#define e_a_to__str(...) foo__my_enum_a__to_str(__VA_ARGS__);
...
typedef foo__my_union_a__t my_union_a__t;
#define my_union_a__init(...) foo__my_union_a__init(__VA_ARGS__);
...

The usage of prefix will generate the following enum values: A_A, A_B, A_C but does not affect the C type.

Finally nowarn(keyword) will make the warning "class is a keyword in some languages" disappear.

Constraints

Constraints add restrictions on the values that an IOP struct/union can contain and on typedef.

They are automatically checked at unpacking time (whether the input is json, xml or binary). This implies that when sending an invalid query over a IOP-Channel or HTTP channel, the RPC server will fail to unpack the query and reply with IC_MSG_INVALID. The error message caused by a constraint can be fetched with iop_get_err_lstr().

At packing time, it’s up to the developer to call the following function:

int iop_check_constraints(const iop_struct_t *desc, const void *val);

Each structure/union also has the following shortcut:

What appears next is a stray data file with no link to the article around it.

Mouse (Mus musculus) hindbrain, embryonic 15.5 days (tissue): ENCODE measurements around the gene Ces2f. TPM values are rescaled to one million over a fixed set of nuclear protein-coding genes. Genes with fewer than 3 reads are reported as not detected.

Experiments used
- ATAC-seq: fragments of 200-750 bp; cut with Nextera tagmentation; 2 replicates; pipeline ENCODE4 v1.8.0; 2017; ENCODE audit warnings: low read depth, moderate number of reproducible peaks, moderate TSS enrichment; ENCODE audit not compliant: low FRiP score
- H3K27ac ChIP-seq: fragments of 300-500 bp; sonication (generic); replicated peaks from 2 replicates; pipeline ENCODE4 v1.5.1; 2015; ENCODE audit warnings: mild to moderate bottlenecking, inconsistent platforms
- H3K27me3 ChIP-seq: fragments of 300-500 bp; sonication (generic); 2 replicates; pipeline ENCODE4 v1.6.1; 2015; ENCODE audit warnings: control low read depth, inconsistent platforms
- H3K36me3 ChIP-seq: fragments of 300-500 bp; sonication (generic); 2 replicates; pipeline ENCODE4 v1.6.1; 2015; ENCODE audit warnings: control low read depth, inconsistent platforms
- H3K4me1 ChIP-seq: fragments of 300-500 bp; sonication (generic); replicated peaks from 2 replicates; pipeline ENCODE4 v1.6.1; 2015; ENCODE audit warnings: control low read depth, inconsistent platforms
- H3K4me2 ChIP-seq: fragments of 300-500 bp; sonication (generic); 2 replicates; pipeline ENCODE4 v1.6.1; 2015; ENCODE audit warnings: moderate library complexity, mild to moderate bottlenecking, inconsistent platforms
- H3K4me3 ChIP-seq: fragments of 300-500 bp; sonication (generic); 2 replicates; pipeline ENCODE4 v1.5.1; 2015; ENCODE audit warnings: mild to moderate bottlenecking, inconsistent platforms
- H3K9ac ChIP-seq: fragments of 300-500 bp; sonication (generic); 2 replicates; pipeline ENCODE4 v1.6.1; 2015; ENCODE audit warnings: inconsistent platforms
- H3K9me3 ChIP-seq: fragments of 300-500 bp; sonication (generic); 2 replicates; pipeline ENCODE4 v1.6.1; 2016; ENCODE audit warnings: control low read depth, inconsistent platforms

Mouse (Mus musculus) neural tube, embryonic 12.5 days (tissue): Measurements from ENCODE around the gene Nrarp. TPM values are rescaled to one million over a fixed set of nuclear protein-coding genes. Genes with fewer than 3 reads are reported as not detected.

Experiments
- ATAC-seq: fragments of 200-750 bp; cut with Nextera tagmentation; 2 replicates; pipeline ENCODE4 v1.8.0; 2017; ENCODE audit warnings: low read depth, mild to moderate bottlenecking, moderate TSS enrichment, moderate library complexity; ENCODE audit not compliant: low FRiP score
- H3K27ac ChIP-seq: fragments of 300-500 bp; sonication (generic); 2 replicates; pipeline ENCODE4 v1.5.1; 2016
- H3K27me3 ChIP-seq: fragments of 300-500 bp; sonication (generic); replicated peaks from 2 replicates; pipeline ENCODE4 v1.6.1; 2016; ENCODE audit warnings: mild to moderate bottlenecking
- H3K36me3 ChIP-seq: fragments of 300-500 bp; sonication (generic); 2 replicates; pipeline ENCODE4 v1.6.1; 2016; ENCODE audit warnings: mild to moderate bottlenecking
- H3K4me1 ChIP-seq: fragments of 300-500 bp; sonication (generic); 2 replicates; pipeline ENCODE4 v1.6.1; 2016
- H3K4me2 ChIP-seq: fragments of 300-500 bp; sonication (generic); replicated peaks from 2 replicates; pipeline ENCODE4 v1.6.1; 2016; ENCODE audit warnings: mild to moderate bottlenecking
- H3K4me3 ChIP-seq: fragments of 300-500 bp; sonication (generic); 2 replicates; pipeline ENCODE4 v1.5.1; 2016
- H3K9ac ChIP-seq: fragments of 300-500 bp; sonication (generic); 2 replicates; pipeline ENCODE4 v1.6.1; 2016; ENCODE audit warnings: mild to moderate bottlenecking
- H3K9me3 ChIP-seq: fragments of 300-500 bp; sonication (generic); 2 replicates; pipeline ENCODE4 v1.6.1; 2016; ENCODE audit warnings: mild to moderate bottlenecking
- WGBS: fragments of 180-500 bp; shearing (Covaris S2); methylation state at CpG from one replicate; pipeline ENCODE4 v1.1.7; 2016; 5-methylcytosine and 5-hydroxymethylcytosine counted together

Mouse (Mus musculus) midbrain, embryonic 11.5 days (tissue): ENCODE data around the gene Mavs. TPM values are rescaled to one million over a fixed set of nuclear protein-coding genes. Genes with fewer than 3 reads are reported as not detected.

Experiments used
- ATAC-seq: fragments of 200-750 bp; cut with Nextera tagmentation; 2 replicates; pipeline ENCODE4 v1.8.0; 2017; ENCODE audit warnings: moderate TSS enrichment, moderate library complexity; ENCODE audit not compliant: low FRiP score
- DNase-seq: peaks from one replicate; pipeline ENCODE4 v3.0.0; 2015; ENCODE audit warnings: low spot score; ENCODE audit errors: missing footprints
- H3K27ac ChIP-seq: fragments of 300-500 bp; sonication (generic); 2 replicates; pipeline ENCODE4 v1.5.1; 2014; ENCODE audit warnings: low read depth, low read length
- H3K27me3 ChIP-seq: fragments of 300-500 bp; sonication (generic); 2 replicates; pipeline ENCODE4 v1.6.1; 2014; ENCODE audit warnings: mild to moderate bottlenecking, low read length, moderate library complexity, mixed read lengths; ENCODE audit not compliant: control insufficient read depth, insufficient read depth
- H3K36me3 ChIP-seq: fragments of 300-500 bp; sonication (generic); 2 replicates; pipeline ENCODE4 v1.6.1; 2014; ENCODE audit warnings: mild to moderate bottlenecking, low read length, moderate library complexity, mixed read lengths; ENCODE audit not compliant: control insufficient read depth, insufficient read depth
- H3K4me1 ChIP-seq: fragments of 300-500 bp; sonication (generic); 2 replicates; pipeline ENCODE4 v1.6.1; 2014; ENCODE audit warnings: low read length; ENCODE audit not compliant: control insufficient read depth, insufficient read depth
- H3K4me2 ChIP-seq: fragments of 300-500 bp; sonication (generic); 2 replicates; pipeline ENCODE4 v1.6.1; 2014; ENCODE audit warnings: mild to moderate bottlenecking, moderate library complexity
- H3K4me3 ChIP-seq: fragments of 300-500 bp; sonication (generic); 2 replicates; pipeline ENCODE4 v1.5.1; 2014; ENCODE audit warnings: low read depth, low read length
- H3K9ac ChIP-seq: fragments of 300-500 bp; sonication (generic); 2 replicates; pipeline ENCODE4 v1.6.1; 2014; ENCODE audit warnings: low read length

int pfx##__check(pfx##__t *v);
Name Version Arguments Declarations Fields Description

strict

2.0.0

N/A

enum

N/A

values must belong to the enum

min

2.0.0

value(int/double)

N/A

integer/double

inclusive min of the values

max

2.0.0

value(int/double)

N/A

integer/double

inclusive max of the values

minOccurs

2.0.0

value(int)

N/A

arrays

inclusive min of the array length

maxOccurs

2.0.0

value(int)

N/A

arrays

inclusive max of the array length

cdata

2.0.0

N/A

N/A

strings

when packing in XML, choose CDATA over xml quoting

nonEmpty

2.0.0

N/A

N/A

strings

empty string forbidden

nonZero

2.0.0

N/A

N/A

integer/double

0 value forbidden

minLength

2.0.0

value(int)

N/A

strings

inclusive min of the string length

maxLength

2.0.0

value(int)

N/A